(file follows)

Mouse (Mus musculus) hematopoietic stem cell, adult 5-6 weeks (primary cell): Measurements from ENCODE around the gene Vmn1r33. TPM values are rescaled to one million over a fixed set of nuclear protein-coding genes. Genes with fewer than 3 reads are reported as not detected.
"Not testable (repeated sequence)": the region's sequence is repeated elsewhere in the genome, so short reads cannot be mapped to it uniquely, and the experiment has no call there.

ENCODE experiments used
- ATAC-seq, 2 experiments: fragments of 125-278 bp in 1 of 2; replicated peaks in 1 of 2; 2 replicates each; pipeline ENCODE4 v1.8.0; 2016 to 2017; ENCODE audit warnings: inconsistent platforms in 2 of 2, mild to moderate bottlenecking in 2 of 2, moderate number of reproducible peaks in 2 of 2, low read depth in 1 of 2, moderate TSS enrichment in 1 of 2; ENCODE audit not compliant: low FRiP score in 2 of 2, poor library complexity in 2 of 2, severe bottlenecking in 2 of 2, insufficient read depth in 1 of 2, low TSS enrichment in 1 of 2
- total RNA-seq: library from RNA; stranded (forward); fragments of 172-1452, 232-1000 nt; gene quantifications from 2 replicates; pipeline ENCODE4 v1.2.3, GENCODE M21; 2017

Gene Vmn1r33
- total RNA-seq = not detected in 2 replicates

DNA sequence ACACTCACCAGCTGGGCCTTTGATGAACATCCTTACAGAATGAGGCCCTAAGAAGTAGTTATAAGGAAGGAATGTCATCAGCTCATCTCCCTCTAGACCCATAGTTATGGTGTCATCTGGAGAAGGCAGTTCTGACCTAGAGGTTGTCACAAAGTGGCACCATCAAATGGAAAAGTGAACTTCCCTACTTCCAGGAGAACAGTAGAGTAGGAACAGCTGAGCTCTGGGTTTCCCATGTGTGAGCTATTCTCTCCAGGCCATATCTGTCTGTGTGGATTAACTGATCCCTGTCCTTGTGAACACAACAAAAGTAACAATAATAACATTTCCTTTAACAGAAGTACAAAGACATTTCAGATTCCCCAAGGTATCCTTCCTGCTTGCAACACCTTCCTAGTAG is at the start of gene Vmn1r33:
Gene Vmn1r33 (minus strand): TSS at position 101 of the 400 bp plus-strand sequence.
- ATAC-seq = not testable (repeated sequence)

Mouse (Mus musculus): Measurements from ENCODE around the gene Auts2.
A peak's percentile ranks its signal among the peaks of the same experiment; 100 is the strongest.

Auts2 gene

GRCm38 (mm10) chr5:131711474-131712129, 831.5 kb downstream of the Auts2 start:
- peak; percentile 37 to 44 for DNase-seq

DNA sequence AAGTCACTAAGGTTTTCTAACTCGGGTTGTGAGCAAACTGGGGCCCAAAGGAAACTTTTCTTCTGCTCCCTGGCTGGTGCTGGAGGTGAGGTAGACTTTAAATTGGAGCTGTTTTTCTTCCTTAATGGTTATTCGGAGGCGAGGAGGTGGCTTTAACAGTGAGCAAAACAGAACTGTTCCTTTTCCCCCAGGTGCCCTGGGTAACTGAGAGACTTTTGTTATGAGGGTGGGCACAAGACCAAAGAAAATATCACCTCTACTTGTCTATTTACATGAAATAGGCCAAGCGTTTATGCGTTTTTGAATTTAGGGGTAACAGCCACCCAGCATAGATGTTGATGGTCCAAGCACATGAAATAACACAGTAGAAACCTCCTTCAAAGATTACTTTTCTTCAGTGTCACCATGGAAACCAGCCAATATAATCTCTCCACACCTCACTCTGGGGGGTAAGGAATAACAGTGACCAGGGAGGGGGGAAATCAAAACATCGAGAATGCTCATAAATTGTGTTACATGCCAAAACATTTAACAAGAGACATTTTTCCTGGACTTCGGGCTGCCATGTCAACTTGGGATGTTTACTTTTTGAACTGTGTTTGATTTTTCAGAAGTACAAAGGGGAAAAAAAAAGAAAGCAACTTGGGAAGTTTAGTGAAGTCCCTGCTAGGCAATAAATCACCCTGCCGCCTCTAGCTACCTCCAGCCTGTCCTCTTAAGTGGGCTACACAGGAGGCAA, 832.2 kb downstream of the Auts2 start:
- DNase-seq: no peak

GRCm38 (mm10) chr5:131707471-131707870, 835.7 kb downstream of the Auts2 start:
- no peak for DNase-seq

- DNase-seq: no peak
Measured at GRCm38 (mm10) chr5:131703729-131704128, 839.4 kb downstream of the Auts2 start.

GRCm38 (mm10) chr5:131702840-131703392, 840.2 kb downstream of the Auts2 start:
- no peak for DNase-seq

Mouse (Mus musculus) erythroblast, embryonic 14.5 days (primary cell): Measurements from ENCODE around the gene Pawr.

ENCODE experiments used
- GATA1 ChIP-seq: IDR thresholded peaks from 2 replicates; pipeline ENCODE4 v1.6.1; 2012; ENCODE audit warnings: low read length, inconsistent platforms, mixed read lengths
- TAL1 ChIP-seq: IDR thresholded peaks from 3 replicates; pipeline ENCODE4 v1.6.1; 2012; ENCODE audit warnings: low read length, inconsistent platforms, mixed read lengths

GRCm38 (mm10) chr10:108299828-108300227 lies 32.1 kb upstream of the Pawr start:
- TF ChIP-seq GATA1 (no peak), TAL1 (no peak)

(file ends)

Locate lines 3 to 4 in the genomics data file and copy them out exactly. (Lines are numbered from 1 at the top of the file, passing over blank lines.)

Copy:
ENCODE experiments used
- ATAC-seq, 2 experiments: fragments of 125-278 bp in 1 of 2; replicated peaks in 1 of 2; 2 replicates each; pipeline ENCODE4 v1.8.0; 2016 to 2017; ENCODE audit warnings: inconsistent platforms in 2 of 2, mild to moderate bottlenecking in 2 of 2, moderate number of reproducible peaks in 2 of 2, low read depth in 1 of 2, moderate TSS enrichment in 1 of 2; ENCODE audit not compliant: low FRiP score in 2 of 2, poor library complexity in 2 of 2, severe bottlenecking in 2 of 2, insufficient read depth in 1 of 2, low TSS enrichment in 1 of 2